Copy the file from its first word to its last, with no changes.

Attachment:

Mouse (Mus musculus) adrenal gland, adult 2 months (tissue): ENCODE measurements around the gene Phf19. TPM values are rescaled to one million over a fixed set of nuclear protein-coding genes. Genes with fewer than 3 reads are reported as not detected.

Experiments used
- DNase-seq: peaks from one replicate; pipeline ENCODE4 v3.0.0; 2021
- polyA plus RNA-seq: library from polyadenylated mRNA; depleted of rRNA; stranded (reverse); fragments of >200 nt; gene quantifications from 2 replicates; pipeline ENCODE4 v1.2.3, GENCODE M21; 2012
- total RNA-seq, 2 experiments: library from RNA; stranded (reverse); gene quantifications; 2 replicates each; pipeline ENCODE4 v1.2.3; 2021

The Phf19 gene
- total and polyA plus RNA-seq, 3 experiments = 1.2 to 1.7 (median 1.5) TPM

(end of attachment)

Mouse (Mus musculus) adrenal gland, adult 2 months (tissue): ENCODE measurements around the gene Phf19. TPM values are rescaled to one million over a fixed set of nuclear protein-coding genes. Genes with fewer than 3 reads are reported as not detected.

Experiments used
- DNase-seq: peaks from one replicate; pipeline ENCODE4 v3.0.0; 2021
- polyA plus RNA-seq: library from polyadenylated mRNA; depleted of rRNA; stranded (reverse); fragments of >200 nt; gene quantifications from 2 replicates; pipeline ENCODE4 v1.2.3, GENCODE M21; 2012
- total RNA-seq, 2 experiments: library from RNA; stranded (reverse); gene quantifications; 2 replicates each; pipeline ENCODE4 v1.2.3; 2021

The Phf19 gene
- total and polyA plus RNA-seq, 3 experiments = 1.2 to 1.7 (median 1.5) TPM